On 24 October, the Victorian Auditor-General reported on the ‘effectiveness of compliance activities’ of the two main departments charged with administering environmental legislation in Victoria, the Department of Sustainability and Environment and the Department of Primary Industries.
He found there was not much in the way of effectiveness.
It is worth quoting the summary conclusions at some length:
Neither DPI nor DSE has a comprehensive whole-of-organisation, risk-based approach to managing their compliance responsibilities. They have not clearly identified how compliance activities contribute to achieving legislative objectives and corporate outcomes, how they measure success, or how they monitor and report compliance performance… As a consequence, DPI and DSE cannot be sure that their compliance activities contribute to protecting natural resources, primary industries and the environment as the legislation intended.
In short, the Departments have little, or no knowledge as to whether the laws they are responsible for enforcing are being complied with. Or they are not ensuring that the law is being complied with. Or both.
Given these departments have responsibilities and powers under 61 Acts of Parliament – covering for example fisheries, invasive species, biodiversity, mining, agriculture, forestry, public lands, coasts and catchments – it is no litany of minor foibles. Failure to monitor adherence to the law in these areas can lead to irreparable, if incremental and cumulative, loss and/or environmental damage.
DSE comes in for particular criticism as having ‘substantial’ deficiencies, requiring ‘concerted effort’ to fix. Yet, to be fair, the report found that neither Department has properly functioning policies and frameworks to guide its environmental policing activities.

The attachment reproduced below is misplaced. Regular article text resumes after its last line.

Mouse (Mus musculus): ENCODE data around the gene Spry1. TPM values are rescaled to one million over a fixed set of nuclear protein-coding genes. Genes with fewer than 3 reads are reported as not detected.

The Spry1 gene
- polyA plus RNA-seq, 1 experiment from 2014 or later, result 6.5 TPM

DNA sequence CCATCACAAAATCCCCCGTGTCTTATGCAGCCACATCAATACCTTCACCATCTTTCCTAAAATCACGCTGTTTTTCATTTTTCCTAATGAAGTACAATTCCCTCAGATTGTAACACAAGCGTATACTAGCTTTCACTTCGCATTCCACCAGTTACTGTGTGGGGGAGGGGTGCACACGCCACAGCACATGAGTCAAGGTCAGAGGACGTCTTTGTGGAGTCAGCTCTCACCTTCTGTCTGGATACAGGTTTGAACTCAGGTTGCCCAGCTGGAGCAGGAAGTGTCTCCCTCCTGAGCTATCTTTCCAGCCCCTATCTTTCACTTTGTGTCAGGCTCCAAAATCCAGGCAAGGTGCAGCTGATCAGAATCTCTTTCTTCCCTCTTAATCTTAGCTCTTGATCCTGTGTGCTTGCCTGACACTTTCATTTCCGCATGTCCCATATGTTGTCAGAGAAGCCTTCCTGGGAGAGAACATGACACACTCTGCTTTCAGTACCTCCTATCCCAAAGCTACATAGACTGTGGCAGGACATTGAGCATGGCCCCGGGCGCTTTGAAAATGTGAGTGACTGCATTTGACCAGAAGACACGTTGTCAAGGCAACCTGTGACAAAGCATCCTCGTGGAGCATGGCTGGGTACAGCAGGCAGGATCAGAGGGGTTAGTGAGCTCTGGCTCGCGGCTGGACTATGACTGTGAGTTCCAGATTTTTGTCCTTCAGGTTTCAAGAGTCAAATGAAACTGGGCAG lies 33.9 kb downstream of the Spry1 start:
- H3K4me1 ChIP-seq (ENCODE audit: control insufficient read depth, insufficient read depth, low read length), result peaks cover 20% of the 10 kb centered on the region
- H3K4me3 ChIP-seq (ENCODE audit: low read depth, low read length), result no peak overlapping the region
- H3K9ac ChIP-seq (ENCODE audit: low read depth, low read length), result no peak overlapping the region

None of this is good news and it doesn’t make us feel better to say that the EDO has been reviewing and reporting on exactly these issues for some time. For instance, in our review of laws protecting native vegetation, the EDO was very critical of the lack of monitoring, compliance and enforcement activity, especially following the issuing of permits to clear native vegetation. Also, with regard to Victoria’s main threatened species laws (the Flora and Fauna Guarantee Act), the EDO reported on the stark lack of compliance, monitoring and enforcement activity by the regulator (DSE).
Nor should these failings be placed necessarily at the feet of departmental staff, of whom there are too few and who face (in the Auditor-General’s words) ‘poorly coordinated training, inconsistent authorisation processes, limited review of work practices and inadequate complaints management.’ Cuts to public service numbers will likely only compound the situation.
Government and departmental response to this report will be important to turning around poor implementation of various environmental laws and their subsequent lack of effect.
It may also require re-evaluation in important respects of the role of the departments, or internal actors within the departments. In particular, there will need to be greater emphasis and clarity of their functions as regulators, not just administrators.
In support of that role, the Auditor-General has highlighted a range of areas in which the information upon which the bureaucrats – and the public – depend is inadequate or non-existent. This need for transparency is a priority. For example, the departments should be publishing (and in some cases collecting and collating) information on permits and licenses issued, complaints, their policies, objectives and plans, monitoring and compliance activity, advocacy and educational work. Again, publicly available data on compliance and enforcement activities is something the EDO has been calling for repeatedly, over several years.
We are assured by the relevant Departmental Secretaries, in their responses to the Report, that they are onto the issue. We shall see. The present record does not fill us with confidence.